The purpose of the research program is to discover new anti-HIV drugs that are potent, safe, and easily administered. The approach combines state-of-the-art technology for molecular design, synthetic organic chemistry, biological assaying, and crystallographic determination of structures of the designed molecules bound to their protein target. The PI's research program spans fundamental advances in the development of software and methodology, detailed modeling of protein-ligand binding, inhibitor design, and small-molecule synthesis. Collaborations provide the determinations of biological activity in human T-cells and macromolecular structures. The PI's group has developed computational tools to speed lead optimization for potency, while being mindful of the need for desirable pharmacological properties. The specific focus is the discovery of non-nucleoside inhibitors of HIV-1 reverse transcriptase (NNRTIs). NNRTIs are a central component of highly active antiretroviral therapy (HAART) in spite of significant deficiencies in the currently approved drugs in this class. The previous grant period witnessed striking advances for several chemical series including discovery of the most potent NNRTI ever reported for wild-type (WT) HIV-1. Means to enhance aqueous solubility, which has been problematic for most NNRTIs, also emerged. Building from these discoveries, new efforts are focused on advancing compounds from four chemical series into preclinical development. Catechol diethers are being further optimized to replace a cyanovinylphenyl group, which is a safety concern, with a substituted bicyclic heterocycle. In addition to the safety benefit, molecular modeling indicates that the new analogues should show enhanced anti-HIV activity. In addition, diarylamines and the catechol diethers are being modified with addition of a morpholinylalkoxy side chain that is strategically positioned to avoid significant reduction in potency, while providing a ca. 100-fold increase in aqueous solubility. Minor modifications of the solubilized diarylamines appear needed to yield preclinical candidates. Advances in a series containing an oxazole ring have also been made to provide excellent potency towards WT HIV-1 and the clinically important Tyr181Cys containing variant strain. In depth computational analysis led to a nearly 60- fold gain in potency towards the Tyr181Cys variant while retaining 5-nM potency towards the WT virus. Similar analyses are being carried out for the other prominent clinical variant, Lys103Asn;only a ca. 10-fold gain is needed to bring the potency towards strains with this replacement to the 10-nM level.

Public Health Relevance

Innovative computational procedures and software are being developed and applied for the efficient design of anti-HIV drugs. Coupled with synthetic organic chemistry and biological assaying we are discovering non- nucleoside inhibitors of HIV reverse transcriptase with high potency, high bioavailability, and low toxicity. Preclinical pharmacologica studies further prepare the compounds for human clinical trials.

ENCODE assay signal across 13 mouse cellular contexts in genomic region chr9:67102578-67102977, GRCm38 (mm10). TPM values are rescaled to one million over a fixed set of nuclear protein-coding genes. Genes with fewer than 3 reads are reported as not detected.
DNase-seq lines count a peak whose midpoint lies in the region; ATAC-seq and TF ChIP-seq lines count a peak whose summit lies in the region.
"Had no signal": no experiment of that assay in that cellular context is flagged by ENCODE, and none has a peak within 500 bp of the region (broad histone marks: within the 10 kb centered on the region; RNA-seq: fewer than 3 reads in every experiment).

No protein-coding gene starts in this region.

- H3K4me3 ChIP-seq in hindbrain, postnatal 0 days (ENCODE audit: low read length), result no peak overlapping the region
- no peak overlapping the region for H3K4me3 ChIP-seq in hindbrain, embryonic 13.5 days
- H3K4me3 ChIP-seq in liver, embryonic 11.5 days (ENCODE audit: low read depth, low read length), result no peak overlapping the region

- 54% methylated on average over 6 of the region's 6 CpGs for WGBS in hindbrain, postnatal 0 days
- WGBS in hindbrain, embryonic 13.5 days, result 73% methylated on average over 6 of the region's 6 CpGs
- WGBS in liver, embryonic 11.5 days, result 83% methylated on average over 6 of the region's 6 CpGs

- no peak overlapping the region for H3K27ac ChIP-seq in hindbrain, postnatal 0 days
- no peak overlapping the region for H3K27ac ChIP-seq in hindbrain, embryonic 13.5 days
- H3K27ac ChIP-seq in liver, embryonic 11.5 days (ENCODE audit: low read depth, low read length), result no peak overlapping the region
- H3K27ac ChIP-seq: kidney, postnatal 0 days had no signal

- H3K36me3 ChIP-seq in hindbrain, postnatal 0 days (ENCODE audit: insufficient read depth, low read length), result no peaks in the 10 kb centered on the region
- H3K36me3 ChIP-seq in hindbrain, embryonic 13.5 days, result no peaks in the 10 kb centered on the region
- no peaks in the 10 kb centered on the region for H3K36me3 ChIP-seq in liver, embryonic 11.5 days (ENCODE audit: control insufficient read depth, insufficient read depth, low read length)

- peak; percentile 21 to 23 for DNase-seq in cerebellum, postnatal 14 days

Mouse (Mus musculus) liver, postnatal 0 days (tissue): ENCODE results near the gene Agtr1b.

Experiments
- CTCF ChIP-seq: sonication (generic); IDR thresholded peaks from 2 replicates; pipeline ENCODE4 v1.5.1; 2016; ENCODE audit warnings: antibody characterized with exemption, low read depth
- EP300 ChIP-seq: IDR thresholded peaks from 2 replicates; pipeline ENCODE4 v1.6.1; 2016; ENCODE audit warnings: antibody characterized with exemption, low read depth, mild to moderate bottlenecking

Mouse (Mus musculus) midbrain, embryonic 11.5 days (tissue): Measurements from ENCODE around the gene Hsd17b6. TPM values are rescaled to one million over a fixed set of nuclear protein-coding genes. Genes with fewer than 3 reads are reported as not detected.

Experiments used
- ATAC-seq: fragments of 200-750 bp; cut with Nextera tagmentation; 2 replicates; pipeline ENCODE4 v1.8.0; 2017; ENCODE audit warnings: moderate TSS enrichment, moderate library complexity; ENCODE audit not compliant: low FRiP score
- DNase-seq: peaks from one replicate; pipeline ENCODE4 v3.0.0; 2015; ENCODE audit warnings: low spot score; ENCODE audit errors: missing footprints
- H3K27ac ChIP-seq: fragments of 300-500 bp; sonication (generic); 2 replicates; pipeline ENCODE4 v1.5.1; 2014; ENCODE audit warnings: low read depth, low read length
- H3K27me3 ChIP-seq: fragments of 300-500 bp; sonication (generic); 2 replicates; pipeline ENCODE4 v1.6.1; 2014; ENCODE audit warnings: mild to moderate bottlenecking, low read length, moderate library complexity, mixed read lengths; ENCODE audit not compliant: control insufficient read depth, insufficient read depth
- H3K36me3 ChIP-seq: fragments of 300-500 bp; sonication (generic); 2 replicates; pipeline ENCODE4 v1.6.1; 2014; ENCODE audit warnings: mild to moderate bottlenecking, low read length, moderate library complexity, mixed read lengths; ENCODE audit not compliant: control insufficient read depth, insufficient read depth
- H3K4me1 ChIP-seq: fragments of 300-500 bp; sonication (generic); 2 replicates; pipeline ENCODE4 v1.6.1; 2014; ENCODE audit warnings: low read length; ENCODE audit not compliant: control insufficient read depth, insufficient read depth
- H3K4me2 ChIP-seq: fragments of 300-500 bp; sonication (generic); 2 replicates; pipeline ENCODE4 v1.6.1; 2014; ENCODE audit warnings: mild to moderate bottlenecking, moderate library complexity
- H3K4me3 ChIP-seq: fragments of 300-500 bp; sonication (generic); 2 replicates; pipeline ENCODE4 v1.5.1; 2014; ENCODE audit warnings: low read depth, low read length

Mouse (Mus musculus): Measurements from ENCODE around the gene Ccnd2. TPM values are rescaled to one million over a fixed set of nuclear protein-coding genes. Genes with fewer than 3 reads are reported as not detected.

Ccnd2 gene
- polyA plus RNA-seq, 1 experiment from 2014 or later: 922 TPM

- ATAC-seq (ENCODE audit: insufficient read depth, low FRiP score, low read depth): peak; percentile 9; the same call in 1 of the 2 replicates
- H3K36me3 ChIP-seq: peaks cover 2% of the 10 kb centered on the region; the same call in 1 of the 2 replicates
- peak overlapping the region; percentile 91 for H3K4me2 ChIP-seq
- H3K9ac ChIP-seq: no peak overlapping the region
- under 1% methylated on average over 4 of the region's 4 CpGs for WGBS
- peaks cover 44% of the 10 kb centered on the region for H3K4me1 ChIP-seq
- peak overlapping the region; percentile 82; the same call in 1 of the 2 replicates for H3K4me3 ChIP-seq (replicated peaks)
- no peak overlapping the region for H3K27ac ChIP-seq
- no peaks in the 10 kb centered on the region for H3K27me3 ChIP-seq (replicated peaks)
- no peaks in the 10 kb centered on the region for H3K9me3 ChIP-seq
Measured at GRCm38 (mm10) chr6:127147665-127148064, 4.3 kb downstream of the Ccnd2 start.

Agency
National Institute of Health (NIH)
Institute
National Institute of Allergy and Infectious Diseases (NIAID)
Type
Research Project (R01)
Project #
5R01AI044616-16
Application #
8588886
Study Section
Special Emphasis Panel (ZRG1-AARR-K (05))
Program Officer
Turk, Steven R
Project Start
1999-01-01
Project End
2017-12-31
Budget Start
2014-01-01
Budget End
2014-12-31
Support Year
16
Fiscal Year
2014
Total Cost
$374,625
Indirect Cost
$149,625
Name
Yale University
Department
Chemistry
Type
Schools of Arts and Sciences
DUNS #
043207562
City
New Haven
State
CT
Country
United States
Zip Code
06520
Lee, Won-Gil; Chan, Albert H; Spasov, Krasimir A et al. (2016) Design, Conformation, and Crystallography of 2-Naphthyl Phenyl Ethers as Potent Anti-HIV Agents. ACS Med Chem Lett 7:1156-1160
Jorgensen, William L (2016) Computer-aided discovery of anti-HIV agents. Bioorg Med Chem 24:4768-4778
Cole, Daniel J; Tirado-Rives, Julian; Jorgensen, William L (2015) Molecular dynamics and Monte Carlo simulations for protein-ligand binding and inhibitor design. Biochim Biophys Acta 1850:966-71
Frey, Kathleen M; Puleo, David E; Spasov, Krasimir A et al. (2015) Structure-based evaluation of non-nucleoside inhibitors with improved potency and solubility that target HIV reverse transcriptase variants. J Med Chem 58:2737-45
Gray, William T; Frey, Kathleen M; Laskey, Sarah B et al. (2015) Potent Inhibitors Active against HIV Reverse Transcriptase with K101P, a Mutation Conferring Rilpivirine Resistance. ACS Med Chem Lett 6:1075-9
Lee, Won-Gil; Frey, Kathleen M; Gallardo-Macias, Ricardo et al. (2015) Discovery and crystallography of bicyclic arylaminoazines as potent inhibitors of HIV-1 reverse transcriptase. Bioorg Med Chem Lett 25:4824-7
Mukerjee, Anindita; Iyidogan, Pinar; Castellanos-Gonzalez, Alejandro et al. (2015) A nanotherapy strategy significantly enhances anticryptosporidial activity of an inhibitor of bifunctional thymidylate synthase-dihydrofolate reductase from Cryptosporidium. Bioorg Med Chem Lett 25:2065-7
Lee, Won-Gil; Frey, Kathleen M; Gallardo-Macias, Ricardo et al. (2014) Picomolar Inhibitors of HIV-1 Reverse Transcriptase: Design and Crystallography of Naphthyl Phenyl Ethers. ACS Med Chem Lett 5:1259-62
Parker, Christopher G; Dahlgren, Markus K; Tao, Ran N et al. (2014) Illuminating HIV gp120-Ligand Recognition through Computationally-Driven Optimization of Antibody-Recruiting Molecules. Chem Sci 5:2311-2317
Frey, Kathleen M; Gray, William T; Spasov, Krasimir A et al. (2014) Structure-based evaluation of C5 derivatives in the catechol diether series targeting HIV-1 reverse transcriptase. Chem Biol Drug Des 83:541-9

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